One of my favorite players on the scene currently is Ingrid Jensen. Ingrid is inspiring because she's expanding the vocabulary for trumpet and flugelhorn, extending the innovations of Kenny Wheeler and Woody Shaw in a very personal and compelling way.
Incidentally, Art Farmer was also a fan of Ingrid. He predicted that she will ultimately be recognized as a major artist of historical significance.
I try to phrase like a singer, so I listen to a lot of vocalists, especially Ella Fitzgerald. And because I favor a melodic, lyrical approach to improvisation, most of the jazz instrumentalists I listen to are also from that tradition -- people like Stan Getz, Miles Davis, Paul Desmond, Chet Baker, Art Farmer and Ben Webster.
It's a remarkable gift, to meet your hero, the world's acknowledged master on your instrument, and for him to ultimately become your teacher and friend. Miraculously, it happened to me, and I will be forever grateful.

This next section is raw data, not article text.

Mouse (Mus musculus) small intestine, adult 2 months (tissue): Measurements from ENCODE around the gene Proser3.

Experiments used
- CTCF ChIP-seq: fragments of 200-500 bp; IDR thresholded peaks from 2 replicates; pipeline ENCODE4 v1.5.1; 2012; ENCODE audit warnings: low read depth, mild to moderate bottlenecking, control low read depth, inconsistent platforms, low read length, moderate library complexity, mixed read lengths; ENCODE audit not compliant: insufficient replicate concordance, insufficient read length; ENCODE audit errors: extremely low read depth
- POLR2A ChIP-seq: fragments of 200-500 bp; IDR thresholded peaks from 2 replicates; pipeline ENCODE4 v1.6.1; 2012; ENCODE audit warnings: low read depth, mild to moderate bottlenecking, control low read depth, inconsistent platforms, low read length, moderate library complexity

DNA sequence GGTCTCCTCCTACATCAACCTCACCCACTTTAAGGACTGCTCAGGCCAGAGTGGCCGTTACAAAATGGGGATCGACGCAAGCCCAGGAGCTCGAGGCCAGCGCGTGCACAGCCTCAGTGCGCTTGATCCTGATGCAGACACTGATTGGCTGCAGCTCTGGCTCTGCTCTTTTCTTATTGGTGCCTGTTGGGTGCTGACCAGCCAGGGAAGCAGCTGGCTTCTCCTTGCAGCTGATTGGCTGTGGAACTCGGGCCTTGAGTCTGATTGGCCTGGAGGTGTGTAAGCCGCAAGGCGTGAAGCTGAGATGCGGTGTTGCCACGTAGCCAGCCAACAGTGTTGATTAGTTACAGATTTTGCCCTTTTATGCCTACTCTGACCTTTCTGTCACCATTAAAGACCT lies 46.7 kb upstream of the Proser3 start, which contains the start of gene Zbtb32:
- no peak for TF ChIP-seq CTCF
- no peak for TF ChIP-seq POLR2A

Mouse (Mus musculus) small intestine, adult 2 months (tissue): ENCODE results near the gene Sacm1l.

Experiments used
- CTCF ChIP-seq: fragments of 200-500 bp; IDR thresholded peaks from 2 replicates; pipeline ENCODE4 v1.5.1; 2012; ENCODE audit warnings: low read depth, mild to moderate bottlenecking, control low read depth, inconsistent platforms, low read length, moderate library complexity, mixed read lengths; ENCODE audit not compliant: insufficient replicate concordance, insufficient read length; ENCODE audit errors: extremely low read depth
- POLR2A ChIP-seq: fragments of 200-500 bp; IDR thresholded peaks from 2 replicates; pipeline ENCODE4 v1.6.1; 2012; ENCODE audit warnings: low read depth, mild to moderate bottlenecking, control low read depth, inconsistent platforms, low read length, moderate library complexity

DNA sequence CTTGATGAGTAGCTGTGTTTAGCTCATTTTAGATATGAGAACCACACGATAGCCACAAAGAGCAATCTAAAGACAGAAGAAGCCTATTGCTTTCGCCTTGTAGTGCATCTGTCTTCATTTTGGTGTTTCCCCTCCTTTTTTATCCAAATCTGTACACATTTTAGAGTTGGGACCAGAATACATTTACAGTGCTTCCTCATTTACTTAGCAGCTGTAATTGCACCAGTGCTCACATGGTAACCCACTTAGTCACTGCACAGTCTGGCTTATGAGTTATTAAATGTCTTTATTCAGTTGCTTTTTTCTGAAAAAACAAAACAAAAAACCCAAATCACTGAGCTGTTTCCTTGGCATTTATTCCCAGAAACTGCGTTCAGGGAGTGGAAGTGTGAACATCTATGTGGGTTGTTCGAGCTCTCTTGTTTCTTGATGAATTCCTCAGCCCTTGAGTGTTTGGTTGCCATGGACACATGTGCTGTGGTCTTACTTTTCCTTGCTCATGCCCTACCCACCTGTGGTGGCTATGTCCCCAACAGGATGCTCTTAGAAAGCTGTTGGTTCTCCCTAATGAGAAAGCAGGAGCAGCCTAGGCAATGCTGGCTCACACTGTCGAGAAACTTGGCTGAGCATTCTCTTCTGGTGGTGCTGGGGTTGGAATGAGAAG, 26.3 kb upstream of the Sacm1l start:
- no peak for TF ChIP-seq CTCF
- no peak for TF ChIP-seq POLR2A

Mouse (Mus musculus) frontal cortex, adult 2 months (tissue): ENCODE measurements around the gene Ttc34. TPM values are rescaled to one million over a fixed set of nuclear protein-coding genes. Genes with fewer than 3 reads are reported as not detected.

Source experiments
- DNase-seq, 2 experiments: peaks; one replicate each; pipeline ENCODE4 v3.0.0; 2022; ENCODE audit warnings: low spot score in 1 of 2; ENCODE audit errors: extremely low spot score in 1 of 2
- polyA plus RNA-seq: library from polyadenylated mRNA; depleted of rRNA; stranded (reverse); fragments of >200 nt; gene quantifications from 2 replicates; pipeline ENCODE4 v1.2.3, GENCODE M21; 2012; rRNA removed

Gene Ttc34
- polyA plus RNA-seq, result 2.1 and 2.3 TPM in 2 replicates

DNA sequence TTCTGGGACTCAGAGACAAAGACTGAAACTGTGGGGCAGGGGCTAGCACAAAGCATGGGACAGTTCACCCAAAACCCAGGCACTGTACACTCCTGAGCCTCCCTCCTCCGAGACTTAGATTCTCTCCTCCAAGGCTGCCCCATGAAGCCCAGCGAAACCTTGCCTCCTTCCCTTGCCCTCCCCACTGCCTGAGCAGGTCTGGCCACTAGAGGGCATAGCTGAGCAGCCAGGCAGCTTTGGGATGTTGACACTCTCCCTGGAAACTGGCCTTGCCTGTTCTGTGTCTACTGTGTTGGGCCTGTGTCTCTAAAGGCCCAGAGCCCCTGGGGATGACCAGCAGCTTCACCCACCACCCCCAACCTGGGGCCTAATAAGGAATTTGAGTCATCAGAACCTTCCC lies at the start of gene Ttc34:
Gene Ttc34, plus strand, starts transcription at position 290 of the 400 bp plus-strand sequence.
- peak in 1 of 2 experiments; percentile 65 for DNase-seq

Mentor-protege relationships in jazz are so important. It's wonderful that colleges, conservatories and other institutions are now embracing jazz education, but I feel strongly that our master musicians need to maintain the lineage of the oral tradition.
There are some things you just can't learn in school.
Art Farmer had a comfortable life in Vienna, with a house, a family and a steady gig as soloist with the radio orchestra there, but he never rested on his laurels. He continued to practice every day and develop as an artist, maintaining his profile, recording and touring internationally right up until the very end of his life.
When Art died, Billy Taylor and I performed a duet at his memorial, and I was honored to play one of Art's flugelhorns. This is the horn I play today: a custom hybrid with an American Kanstul bell, French Besson lead-pipe and English Besson valves. I treasure this one-of-a-kind instrument, but I'll probably go to my grave trying to figure out how Art was able to produce such a gorgeous tone.